Gift supports academic programming, faculty development and student scholarships.
A $1 million gift from Charles M. Kim ’98 and his wife, Jean Su Maeng-Kim, is boosting Binghamton University’s business curriculum and giving students a competitive edge in the job market. The gift supports academic programming and faculty development, as well as student scholarships — vital resources Charles Kim says the School of Management and the University need to achieve their strategic goals. “This is a critical time in Binghamton’s continued ascent to becoming one of the nation’s best and most competitive universities,” he says.Read More/Hide Text
With support from the gift, the School of Management has been able to offer students a course that incorporates financial spreadsheet modeling, as well as purchase software that students use to participate in mock job interviews. Additional software gives students assessments that assist with career development.
“The skills set the students apart from other students who are applying for jobs,” says Dina Layish, a visiting assistant professor who teaches the finance course that includes spreadsheet modeling. “Students who can talk smartly about Excel, put together a macro or use Excel to automate something — employers see that as a valuable skill.”
School of Management Dean Upinder Dhillon says the training, first offered to Binghamton students several years ago, helps them become “subject-matter experts” and enhances the University’s reputation for having a premier business school.
“Not every university focuses on this. The top-tier schools are just starting to put together courses like this,” Dhillon says. “If you’re not on the cutting edge, it’s hard to attract outstanding students. Then, the challenge is, once you recruit outstanding students, how do you challenge them above and beyond what a regular school would do? We’re extremely grateful to Charles and Jean Su for their outstanding gift. It’s helping to transform the school.”
Kim says he hopes his gift will “wake up fellow Binghamton alums to the great strides our alma mater has taken in recent years, as well as the challenges it faces in the years to come.”
“We give because we know that our contribution, whether it be big or small, will be used for the most vital and important projects at the University,” he says. “Binghamton has put together the pieces to be one of the best universities in the nation. They just need to be supplied the tools to continue to build upon them.”
“If you had $10,000, how would you use it to
change the world?”
David Campbell’s philanthropy classes, students gain real-world public-service experience vetting local nonprofit organizations and deciding which will receive thousands of dollars in grant funding. It’s a task they take very seriously, says Campbell, an associate professor and chair of the Department of Public Administration.Read More/Hide Text
Campbell established the Philanthropy Incubator years ago to teach undergraduate and graduate students about the role nonprofit organizations play in building vibrant communities. The incubator also serves to encourage philanthropy and prepare students for engaged citizenship and public service as they decide how to distribute the grant funding to area nonprofits.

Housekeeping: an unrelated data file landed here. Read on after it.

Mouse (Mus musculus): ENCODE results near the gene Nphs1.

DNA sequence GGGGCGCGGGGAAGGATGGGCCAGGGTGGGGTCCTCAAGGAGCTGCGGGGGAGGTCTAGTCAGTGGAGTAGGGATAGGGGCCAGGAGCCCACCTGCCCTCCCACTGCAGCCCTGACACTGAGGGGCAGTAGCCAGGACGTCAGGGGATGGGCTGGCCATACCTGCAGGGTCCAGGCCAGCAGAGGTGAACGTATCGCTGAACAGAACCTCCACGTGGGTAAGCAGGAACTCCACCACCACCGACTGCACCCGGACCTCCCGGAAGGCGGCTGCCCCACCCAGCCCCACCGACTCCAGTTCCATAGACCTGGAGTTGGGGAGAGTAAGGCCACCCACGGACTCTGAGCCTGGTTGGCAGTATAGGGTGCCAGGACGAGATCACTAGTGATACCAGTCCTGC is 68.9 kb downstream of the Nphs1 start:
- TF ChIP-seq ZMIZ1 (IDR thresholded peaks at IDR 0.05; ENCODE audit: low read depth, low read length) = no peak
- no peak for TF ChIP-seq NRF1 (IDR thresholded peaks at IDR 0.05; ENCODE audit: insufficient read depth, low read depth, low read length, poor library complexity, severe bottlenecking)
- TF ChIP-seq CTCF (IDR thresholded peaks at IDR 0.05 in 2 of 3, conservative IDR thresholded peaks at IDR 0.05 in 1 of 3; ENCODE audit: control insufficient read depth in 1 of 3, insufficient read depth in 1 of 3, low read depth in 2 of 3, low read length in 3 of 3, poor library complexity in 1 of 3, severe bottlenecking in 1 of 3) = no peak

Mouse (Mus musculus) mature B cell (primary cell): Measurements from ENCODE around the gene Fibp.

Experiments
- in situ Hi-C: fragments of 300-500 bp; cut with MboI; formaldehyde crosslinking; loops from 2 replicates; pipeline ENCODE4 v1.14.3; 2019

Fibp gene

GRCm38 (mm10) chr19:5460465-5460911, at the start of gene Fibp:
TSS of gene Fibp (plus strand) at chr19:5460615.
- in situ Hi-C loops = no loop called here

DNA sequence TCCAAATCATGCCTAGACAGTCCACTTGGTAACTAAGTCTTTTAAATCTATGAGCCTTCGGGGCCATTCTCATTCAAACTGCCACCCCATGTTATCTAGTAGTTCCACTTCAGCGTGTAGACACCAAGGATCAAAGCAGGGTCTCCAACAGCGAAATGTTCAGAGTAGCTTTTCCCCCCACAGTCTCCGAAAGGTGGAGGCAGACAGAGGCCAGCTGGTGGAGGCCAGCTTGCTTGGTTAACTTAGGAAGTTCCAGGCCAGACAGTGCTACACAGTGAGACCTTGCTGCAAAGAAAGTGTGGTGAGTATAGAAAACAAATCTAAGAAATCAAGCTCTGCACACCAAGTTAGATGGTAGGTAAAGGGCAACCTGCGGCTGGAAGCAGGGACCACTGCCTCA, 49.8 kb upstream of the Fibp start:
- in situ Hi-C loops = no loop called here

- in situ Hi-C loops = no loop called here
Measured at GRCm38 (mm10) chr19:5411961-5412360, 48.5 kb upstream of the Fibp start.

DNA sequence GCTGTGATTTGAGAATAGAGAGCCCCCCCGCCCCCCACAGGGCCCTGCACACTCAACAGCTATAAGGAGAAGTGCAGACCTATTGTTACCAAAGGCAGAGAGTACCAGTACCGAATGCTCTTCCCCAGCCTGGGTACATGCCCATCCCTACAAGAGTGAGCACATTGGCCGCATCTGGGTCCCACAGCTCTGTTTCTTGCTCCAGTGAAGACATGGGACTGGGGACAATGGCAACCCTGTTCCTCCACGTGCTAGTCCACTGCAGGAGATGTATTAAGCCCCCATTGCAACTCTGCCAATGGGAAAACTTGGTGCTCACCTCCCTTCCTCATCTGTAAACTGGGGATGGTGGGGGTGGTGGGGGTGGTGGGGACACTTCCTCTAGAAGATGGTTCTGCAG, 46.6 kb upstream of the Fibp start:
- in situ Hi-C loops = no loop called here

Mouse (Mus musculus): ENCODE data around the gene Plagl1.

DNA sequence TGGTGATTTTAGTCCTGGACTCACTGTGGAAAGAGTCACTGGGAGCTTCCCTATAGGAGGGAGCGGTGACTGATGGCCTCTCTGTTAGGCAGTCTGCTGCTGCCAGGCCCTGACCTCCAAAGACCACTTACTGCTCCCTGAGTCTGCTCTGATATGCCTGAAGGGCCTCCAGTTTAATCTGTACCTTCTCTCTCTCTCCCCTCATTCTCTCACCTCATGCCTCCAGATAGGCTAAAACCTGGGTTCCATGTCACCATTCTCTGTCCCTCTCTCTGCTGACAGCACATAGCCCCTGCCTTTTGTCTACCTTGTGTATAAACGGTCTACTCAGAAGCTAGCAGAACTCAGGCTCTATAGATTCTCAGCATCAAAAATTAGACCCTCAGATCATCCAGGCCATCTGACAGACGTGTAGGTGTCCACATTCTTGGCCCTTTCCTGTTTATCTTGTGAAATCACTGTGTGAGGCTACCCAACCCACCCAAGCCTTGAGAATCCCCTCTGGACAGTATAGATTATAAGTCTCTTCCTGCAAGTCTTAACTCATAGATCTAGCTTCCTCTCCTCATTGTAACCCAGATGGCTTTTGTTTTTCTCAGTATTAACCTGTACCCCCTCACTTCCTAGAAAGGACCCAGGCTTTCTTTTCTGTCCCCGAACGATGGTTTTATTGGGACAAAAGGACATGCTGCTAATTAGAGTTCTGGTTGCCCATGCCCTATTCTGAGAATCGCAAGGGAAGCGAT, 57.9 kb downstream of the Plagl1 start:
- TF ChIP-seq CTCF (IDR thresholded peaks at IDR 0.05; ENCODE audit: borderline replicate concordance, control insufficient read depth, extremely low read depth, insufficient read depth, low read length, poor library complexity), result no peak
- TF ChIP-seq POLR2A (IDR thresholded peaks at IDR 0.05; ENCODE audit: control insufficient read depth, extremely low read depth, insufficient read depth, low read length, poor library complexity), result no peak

“If you had $10,000, how would you use it to change the world?” Campbell asks the students. “The fact that they have real money to distribute changes the gravity of the situation. They feel accountable. They know they can make a difference.”
Students in the incubator’s Philanthropy and Civil Society course this past spring decided youth development, health and wellness, and education were the areas they wanted to focus on, Campbell says. After careful consideration, they awarded $5,000 to the Boys and Girls Clubs of Binghamton, $4,000 to the UHS Foundation’s school-based health clinics and $1,000 to the Oasis After School Program.
“The class in and of itself is fascinating, but I was totally impressed with how thoughtful the students were in their review and investigation of each request,” UHS Foundation Executive Director Betsy Pietriyk says in a thank-you letter to Campbell. “They put a lot of head and heart into making their grant decisions. The money will contribute greatly to the program’s capacity to accomplish its mission.”
In total, Southern Tier nonprofit organizations have received more than $57,000 from the incubator since 2009, the first year it provided funding.
The Learning by Giving Foundation funded this year’s round of giving. The incubator also has received support from student and alumni fundraising, as well as from other foundations and charitable gift funds.
The Binghamton University Foundation has been a strong partner, identifying alumni to talk to the students about their own philanthropic activities and motivations for giving, Campbell notes.
For Lauren Colantonio ’13, the philanthropy course this past spring took her career plans in a new direction.
“I saw firsthand how charitable giving can change lives,” says Colantonio, who’s double-majoring in political science and Italian and minoring in French.
She now wants to pursue work in corporate philanthropy. She had intended on working in government at an embassy or consulate, assisting Americans who need help in other countries.
“I took this class and I really fell in love with the giving process and grant making. Now, I’m thinking about getting an MPA,” says Colantonio, of Stony Point, N.Y. “I’ve never gotten this feeling from anything I’ve ever done before.”
Kristen Voorhees ’13, a political science major, says she’s always been interested in the nonprofit sector as a career path. The course only reinforced her passion for work in this field.
“It’s one thing to learn about philanthropy from lecture slides,” says Voorhees, of Westchester County, N.Y. “It’s a completely different experience to use real money to make real change happen in the community around you.”